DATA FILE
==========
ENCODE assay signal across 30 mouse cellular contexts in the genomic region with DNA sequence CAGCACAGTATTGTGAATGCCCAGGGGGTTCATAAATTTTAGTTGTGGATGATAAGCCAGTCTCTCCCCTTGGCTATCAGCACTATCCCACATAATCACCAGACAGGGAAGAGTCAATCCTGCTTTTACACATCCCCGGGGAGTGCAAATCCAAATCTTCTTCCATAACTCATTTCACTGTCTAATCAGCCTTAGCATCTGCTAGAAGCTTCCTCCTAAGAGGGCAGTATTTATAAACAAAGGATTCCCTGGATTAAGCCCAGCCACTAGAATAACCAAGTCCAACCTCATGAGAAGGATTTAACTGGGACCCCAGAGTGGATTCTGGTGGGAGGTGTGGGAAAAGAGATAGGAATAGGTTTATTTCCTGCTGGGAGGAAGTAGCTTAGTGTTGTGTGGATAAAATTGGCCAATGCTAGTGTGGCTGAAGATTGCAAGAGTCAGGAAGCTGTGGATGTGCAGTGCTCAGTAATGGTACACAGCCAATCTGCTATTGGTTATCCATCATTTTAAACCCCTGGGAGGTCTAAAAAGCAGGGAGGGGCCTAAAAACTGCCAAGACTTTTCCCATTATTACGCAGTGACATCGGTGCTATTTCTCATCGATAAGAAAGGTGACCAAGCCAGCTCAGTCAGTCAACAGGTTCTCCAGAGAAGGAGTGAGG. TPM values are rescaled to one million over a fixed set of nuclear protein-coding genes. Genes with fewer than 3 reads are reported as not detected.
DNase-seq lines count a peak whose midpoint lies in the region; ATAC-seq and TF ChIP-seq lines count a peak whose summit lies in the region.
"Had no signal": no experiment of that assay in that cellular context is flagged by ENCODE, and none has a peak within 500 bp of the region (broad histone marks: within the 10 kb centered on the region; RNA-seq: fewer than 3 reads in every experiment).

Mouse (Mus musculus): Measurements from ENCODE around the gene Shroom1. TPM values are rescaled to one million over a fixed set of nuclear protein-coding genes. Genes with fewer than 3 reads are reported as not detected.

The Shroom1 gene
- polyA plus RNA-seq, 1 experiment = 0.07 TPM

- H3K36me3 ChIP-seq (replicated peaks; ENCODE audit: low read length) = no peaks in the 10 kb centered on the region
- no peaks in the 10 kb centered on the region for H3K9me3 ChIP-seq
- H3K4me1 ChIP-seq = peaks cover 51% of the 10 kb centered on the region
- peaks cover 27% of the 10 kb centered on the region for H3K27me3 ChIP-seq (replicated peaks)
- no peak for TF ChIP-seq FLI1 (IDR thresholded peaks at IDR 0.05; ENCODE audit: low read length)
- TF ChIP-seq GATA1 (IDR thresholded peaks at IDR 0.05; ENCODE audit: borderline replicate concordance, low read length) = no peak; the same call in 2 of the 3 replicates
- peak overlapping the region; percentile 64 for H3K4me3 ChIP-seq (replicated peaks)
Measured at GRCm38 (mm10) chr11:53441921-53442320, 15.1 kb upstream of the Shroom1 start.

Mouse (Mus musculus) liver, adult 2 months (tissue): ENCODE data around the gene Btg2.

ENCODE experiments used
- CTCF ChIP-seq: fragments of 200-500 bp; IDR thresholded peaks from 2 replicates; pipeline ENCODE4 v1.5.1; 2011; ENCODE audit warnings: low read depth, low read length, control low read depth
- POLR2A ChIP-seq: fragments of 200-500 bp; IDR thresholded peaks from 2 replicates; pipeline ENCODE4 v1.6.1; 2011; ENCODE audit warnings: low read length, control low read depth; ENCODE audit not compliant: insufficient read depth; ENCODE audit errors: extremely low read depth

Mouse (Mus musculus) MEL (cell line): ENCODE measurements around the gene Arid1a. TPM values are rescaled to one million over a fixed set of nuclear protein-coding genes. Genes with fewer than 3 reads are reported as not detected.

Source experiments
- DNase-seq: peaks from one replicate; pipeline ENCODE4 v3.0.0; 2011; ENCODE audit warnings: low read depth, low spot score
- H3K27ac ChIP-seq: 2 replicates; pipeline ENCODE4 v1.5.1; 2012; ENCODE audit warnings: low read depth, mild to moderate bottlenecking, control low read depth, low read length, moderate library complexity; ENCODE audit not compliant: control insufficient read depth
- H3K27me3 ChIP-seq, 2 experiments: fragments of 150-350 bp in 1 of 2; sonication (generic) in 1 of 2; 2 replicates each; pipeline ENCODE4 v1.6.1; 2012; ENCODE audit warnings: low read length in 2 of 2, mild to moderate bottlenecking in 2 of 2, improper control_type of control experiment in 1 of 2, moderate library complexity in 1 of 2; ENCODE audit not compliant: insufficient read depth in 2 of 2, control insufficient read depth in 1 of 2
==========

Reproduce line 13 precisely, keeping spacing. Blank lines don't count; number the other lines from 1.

- peak overlapping the region; percentile 64 for H3K4me3 ChIP-seq (replicated peaks)